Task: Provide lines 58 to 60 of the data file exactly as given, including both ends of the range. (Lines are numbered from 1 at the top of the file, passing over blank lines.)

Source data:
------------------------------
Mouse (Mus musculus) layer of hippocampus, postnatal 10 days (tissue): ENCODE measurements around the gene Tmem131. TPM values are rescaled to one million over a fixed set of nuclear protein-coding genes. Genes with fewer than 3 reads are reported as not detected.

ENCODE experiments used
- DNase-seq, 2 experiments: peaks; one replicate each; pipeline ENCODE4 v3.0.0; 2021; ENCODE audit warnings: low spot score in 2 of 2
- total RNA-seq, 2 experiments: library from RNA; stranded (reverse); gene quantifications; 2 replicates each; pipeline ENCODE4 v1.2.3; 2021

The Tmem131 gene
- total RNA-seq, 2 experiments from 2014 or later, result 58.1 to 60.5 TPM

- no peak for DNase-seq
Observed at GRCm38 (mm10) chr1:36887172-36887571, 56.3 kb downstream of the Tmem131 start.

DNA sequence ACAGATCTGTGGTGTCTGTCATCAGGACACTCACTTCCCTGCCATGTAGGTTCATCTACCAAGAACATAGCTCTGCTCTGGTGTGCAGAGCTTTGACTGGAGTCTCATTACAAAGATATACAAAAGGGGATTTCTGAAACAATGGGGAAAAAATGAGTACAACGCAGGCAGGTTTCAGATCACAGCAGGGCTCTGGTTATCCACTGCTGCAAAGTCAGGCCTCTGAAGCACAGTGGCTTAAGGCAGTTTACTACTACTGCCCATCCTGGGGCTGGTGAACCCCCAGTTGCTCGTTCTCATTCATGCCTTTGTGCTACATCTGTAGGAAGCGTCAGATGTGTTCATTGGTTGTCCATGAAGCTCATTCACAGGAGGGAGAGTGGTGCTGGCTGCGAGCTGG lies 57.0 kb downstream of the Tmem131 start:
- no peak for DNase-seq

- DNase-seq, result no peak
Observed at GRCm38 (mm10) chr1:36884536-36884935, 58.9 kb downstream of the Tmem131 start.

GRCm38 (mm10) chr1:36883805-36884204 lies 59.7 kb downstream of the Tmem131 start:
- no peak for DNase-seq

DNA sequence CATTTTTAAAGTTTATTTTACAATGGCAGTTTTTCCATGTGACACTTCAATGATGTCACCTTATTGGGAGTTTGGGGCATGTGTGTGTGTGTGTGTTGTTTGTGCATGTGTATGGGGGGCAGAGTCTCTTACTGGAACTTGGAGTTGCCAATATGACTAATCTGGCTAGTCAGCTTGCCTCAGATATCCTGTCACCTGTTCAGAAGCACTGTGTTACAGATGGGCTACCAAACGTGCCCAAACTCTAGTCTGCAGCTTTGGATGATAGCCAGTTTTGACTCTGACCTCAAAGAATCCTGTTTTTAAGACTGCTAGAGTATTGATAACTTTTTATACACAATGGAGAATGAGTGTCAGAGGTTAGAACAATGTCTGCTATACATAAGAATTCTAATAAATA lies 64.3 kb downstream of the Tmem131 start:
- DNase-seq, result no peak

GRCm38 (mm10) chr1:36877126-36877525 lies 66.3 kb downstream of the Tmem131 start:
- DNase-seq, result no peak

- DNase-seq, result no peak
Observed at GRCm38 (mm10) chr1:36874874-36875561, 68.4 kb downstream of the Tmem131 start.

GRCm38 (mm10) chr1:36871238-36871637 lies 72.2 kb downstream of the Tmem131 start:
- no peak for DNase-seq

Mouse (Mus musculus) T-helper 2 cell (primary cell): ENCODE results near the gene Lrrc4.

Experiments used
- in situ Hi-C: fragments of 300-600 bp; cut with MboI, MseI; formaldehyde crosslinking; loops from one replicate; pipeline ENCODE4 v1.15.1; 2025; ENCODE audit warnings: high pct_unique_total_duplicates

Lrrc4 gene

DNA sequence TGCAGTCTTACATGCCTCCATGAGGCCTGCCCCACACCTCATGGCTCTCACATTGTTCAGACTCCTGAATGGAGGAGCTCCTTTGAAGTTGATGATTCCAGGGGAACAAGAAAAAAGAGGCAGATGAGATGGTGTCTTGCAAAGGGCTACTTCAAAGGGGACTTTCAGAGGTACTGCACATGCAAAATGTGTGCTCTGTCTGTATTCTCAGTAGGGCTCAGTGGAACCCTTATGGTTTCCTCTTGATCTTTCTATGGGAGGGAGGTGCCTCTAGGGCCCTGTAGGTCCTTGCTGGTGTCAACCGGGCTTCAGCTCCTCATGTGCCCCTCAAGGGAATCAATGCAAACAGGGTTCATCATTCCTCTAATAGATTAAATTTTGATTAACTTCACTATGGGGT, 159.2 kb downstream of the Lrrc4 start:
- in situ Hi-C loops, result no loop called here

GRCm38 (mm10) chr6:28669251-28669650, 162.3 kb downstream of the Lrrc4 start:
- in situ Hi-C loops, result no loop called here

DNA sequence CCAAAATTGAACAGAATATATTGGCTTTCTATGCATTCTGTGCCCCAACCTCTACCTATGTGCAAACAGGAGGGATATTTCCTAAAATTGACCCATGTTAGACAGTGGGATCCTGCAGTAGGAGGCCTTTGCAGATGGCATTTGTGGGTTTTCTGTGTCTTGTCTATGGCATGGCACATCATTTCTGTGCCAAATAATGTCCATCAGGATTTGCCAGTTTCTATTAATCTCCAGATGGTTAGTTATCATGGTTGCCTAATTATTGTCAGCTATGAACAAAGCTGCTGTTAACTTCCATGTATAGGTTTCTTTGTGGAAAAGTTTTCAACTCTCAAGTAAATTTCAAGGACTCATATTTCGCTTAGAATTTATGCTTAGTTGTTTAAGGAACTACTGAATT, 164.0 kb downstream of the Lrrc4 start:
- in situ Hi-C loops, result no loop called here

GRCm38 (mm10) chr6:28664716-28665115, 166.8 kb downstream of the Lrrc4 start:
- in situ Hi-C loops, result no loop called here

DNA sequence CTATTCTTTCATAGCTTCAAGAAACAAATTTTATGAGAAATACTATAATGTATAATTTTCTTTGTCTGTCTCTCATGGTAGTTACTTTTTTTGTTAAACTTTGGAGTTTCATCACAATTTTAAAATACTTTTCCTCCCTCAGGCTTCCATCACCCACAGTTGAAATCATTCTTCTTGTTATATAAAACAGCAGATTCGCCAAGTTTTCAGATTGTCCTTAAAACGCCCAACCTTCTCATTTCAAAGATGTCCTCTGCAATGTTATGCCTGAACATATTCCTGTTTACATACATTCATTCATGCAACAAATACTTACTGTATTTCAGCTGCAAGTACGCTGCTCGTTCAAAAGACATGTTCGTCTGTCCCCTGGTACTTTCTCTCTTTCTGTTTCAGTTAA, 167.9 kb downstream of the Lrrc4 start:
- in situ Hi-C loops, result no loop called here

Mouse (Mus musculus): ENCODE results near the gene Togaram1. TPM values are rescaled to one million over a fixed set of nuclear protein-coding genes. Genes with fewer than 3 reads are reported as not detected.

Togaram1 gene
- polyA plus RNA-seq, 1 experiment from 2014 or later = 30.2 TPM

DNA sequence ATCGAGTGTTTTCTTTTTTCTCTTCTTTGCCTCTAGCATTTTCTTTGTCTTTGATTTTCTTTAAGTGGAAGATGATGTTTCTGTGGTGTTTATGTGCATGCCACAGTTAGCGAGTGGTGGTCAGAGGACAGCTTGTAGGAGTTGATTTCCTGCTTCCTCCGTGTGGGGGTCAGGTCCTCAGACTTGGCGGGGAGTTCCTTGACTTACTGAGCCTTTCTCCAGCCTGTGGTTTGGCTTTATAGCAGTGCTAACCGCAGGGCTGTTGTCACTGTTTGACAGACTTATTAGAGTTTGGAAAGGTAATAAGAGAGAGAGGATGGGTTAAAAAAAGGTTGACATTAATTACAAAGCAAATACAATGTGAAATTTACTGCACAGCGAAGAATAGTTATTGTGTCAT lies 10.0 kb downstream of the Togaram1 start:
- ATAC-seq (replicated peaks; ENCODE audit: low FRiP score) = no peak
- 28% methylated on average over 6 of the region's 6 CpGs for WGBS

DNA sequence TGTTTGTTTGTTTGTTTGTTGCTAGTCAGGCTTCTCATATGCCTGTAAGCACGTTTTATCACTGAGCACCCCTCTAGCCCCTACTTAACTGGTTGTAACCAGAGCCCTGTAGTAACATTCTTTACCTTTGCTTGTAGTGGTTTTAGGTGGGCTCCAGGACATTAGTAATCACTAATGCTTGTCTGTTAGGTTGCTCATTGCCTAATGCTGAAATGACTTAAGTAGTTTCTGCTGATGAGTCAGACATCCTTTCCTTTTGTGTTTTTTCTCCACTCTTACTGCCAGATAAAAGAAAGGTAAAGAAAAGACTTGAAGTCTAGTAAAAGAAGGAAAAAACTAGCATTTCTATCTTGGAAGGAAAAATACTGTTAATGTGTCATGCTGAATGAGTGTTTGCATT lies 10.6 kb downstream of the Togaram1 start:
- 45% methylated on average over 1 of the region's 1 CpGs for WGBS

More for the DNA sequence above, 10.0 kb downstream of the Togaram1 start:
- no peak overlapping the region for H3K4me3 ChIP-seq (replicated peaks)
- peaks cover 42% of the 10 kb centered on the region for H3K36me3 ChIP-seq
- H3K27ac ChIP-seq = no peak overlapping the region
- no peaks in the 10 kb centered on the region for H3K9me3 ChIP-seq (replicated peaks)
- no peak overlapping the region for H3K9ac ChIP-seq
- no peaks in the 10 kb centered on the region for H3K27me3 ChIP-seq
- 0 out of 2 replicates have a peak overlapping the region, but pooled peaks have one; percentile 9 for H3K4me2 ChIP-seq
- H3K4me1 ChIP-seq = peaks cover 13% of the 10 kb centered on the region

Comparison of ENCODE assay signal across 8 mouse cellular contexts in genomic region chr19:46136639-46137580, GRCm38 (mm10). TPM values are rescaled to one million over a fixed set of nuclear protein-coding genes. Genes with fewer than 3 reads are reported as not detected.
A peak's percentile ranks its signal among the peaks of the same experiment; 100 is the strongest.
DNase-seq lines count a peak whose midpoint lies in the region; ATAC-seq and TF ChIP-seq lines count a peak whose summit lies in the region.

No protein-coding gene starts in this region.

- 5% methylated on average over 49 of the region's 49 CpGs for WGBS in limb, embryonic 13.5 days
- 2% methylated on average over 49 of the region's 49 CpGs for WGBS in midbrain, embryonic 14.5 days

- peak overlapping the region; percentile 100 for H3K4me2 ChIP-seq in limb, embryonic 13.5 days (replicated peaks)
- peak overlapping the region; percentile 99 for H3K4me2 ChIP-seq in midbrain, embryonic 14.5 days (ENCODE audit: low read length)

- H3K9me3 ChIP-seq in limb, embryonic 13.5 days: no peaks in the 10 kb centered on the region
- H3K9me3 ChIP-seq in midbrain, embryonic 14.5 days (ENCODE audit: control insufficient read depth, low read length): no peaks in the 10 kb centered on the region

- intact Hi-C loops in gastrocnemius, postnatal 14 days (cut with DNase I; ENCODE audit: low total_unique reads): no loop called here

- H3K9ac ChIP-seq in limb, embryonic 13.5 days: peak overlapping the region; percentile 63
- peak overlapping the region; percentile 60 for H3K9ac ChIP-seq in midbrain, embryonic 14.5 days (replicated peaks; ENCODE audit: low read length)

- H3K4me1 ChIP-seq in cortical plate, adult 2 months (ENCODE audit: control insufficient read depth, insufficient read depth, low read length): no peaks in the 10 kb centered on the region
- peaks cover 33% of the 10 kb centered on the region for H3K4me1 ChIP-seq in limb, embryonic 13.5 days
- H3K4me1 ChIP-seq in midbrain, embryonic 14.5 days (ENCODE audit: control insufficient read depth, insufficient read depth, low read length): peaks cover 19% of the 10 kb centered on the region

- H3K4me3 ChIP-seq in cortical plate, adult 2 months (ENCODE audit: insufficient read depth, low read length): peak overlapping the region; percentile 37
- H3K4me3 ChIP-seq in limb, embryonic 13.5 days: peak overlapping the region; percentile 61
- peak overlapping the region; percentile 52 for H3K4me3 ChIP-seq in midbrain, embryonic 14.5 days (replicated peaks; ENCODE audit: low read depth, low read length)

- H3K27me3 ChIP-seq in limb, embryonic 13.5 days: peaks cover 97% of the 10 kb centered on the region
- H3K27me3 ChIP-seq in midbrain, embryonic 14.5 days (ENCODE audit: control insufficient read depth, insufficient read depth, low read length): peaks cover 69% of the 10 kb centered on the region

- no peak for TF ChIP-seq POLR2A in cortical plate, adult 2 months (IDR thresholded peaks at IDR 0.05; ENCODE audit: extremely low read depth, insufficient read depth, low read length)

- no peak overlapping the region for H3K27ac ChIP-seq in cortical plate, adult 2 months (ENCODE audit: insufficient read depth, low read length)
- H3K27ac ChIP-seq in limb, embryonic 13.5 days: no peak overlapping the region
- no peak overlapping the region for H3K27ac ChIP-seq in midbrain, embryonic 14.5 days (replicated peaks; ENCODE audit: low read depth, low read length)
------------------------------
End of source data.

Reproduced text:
- 5% methylated on average over 49 of the region's 49 CpGs for WGBS in limb, embryonic 13.5 days
- 2% methylated on average over 49 of the region's 49 CpGs for WGBS in midbrain, embryonic 14.5 days

- peak overlapping the region; percentile 100 for H3K4me2 ChIP-seq in limb, embryonic 13.5 days (replicated peaks)